The term wind erosion refers to the damage of land as a result of wind removing soil from an area. Most often, wind erosion occurs on flat land in dry or sandy areas. For example:
- Rock formation in various location sculpted by wind erosion
- Dunes, particularly in deserts, off of which sand is blown
- Various rock or sand structures created via wind blowing off rock and sand around them
Effects of Wind Erosion
- In extreme circumstances, ancient cities can be buried by the wind movement from one area to another
- Infertile soil not able to provide nutrients to grow food and plants
- Degradation of crops resulting in food loss and economic loss to farmers
Causes of Wind Erosion
Wind erosion can happen anywhere and any time the wind blows. Wind erosion can occur in any area where the soil or sand is not compacted or is of a finely granulated nature.
Not only does wind erosion damage the land by drying out soil and reducing the nutrients of the land, it can also cause air pollution. Enveloping crops, covering highways, and invading homes, the sand, dust, and dirt created from wind erosion can impact plant and human life in numerous ways.
Movement of the Soil Due to Wind Erosion
Wind erosion can result in a variety of types of movement of the soil. These three types different types include suspension, creep, and saltation.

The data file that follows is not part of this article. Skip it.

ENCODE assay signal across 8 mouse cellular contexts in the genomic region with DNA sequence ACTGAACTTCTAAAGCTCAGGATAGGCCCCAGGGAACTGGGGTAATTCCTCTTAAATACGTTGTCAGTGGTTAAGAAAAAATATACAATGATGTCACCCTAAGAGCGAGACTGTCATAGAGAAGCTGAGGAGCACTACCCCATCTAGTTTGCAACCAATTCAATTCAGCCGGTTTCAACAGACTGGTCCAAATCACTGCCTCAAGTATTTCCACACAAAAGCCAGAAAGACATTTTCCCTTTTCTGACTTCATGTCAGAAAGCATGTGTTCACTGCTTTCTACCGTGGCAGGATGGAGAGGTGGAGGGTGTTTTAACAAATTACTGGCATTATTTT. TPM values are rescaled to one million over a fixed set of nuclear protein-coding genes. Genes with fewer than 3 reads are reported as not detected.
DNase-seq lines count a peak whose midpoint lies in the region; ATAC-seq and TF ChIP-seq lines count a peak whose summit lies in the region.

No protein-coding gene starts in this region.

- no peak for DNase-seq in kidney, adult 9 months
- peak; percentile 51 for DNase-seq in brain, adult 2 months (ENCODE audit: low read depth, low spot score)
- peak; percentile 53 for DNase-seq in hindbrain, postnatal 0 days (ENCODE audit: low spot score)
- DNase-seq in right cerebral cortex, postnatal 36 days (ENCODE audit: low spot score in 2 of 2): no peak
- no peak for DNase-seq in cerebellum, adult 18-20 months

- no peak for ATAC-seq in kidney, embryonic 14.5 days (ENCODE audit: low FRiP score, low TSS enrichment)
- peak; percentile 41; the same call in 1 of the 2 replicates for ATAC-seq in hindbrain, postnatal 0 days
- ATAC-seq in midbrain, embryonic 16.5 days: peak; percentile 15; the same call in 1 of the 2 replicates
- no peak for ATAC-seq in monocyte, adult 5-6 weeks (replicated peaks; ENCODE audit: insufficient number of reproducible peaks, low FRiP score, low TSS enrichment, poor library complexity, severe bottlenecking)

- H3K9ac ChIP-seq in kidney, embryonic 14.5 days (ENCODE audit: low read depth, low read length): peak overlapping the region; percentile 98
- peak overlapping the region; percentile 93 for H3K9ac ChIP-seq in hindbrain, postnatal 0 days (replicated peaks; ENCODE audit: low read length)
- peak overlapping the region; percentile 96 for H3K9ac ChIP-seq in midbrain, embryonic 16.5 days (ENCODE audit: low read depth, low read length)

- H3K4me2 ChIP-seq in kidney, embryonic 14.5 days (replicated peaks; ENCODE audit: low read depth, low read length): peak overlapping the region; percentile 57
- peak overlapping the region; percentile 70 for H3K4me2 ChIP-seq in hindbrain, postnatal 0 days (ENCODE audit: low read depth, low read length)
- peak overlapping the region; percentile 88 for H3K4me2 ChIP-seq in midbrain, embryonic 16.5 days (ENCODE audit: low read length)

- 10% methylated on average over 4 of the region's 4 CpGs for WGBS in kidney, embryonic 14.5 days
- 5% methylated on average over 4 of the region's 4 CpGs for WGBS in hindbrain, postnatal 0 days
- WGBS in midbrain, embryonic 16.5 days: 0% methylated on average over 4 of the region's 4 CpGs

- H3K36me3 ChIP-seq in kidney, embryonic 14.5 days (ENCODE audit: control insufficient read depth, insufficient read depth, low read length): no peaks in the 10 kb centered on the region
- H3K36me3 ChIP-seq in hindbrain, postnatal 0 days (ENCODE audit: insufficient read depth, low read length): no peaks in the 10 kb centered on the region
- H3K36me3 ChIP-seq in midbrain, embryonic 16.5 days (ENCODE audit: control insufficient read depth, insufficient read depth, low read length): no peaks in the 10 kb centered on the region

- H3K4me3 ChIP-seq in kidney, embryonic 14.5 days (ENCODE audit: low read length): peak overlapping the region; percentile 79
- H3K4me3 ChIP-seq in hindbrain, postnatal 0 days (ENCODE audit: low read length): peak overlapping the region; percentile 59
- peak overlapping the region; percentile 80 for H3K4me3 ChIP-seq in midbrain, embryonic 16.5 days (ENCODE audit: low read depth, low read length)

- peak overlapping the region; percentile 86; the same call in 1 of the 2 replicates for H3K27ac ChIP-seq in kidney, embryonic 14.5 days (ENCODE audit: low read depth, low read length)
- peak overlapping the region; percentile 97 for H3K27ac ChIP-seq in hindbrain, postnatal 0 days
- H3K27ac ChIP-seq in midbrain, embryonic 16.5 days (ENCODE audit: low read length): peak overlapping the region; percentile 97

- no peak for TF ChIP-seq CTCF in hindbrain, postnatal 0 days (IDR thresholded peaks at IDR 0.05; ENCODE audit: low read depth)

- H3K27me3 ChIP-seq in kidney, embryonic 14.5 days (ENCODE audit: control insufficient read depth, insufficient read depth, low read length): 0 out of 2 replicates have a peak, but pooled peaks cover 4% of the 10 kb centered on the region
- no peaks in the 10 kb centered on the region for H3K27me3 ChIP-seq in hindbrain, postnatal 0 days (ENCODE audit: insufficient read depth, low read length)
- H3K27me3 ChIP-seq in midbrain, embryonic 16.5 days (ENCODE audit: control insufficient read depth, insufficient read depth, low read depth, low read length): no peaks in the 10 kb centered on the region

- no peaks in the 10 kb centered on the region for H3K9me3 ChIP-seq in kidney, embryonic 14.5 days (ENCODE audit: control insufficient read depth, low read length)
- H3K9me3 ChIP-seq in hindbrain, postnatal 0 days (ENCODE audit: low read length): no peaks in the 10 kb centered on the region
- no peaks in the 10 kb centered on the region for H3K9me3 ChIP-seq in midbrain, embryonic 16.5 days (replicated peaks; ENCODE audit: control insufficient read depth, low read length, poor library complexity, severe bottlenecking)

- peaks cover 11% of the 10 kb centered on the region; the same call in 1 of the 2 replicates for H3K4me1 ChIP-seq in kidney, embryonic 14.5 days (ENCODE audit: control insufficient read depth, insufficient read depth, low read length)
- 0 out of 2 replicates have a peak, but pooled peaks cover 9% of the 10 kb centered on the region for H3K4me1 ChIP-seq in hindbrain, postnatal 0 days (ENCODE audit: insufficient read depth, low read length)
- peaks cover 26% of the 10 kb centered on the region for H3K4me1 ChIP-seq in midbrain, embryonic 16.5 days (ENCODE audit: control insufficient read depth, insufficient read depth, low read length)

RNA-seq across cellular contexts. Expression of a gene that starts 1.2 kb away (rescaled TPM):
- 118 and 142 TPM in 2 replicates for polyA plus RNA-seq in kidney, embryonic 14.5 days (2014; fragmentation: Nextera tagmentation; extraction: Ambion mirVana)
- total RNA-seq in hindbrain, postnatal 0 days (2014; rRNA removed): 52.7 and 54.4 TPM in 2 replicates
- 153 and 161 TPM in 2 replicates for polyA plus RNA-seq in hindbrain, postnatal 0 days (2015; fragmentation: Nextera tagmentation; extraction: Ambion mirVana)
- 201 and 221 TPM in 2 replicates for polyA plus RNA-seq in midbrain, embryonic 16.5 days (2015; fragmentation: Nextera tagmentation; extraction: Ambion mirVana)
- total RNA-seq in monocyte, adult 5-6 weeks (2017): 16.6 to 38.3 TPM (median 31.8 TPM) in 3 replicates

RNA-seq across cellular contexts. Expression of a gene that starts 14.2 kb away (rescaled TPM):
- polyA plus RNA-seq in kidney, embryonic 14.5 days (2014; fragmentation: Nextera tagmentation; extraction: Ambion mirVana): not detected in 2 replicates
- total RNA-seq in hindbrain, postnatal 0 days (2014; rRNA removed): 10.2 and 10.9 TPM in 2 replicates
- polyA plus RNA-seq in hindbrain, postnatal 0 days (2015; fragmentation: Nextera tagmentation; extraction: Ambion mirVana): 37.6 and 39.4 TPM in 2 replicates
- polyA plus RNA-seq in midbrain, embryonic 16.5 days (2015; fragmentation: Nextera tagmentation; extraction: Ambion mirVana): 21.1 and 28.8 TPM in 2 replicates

- Suspension occurs when the wind takes fine particles of dirt and dust into the area and can move said particles over long distances.
- Creep occurs when soil particles roll over an area and meet particles that have been through saltation.
- Saltation is the primary means of soil movement. In this process soil particles move across a surface and damage vegetation and soil surface.
Wind erosion can cause any of these different types of soil movement, resulting in erosion of the land.
Deflation and Abrasion
Another way of considering wind erosion types is to consider deflation and abrasion.
- Deflation is the process by which wind moves particles that are loose.
- Abrasion is when an area is eroded directly by airborne particles.
When the wind moves lose soil and dirt particles, this would be an example of deflation. When airborne particles cause land mass to wear away or erode, on the other hand, this is an example of abrasion.
Reducing Wind Erosion
Proper crop placement, dealing appropriately with crop residues, and effective planting can all lower the impact of wind erosion. The USDA-Agricultural Research Services and other agencies have created means to protect against wind erosion.
Elements Contributing to Wind Erosion
- Crop growth
- Industrial agriculture
- Urban sprawl
- Climate change
Controlling Wind Erosion
- Increasing the cohesion of the soil: using organic matter sprayed on top of the soil or increasing irrigation can help the soil to remain moist and stick together.
- Increasing the surface of the soil's roughness: By creating ridges of appropriate size (less than 40 centimeters high) wind erosion can be reduced.
- Increasing vegetation: by planting on the land, the ability of the wind to remove soil is greatly reduced.
- Creating wind-breaks: by arranging the planting of trees around an area, wind erosion can be reduced in two ways.
- First, the trees can reduce the amount of wind able to reach the soil.
- Second, the shade reduces evapotranspiration, meaning the soil can retain moisture.
Now you have seen lots of different examples of wind erosion and you can better recognize this phenomenon when it occurs.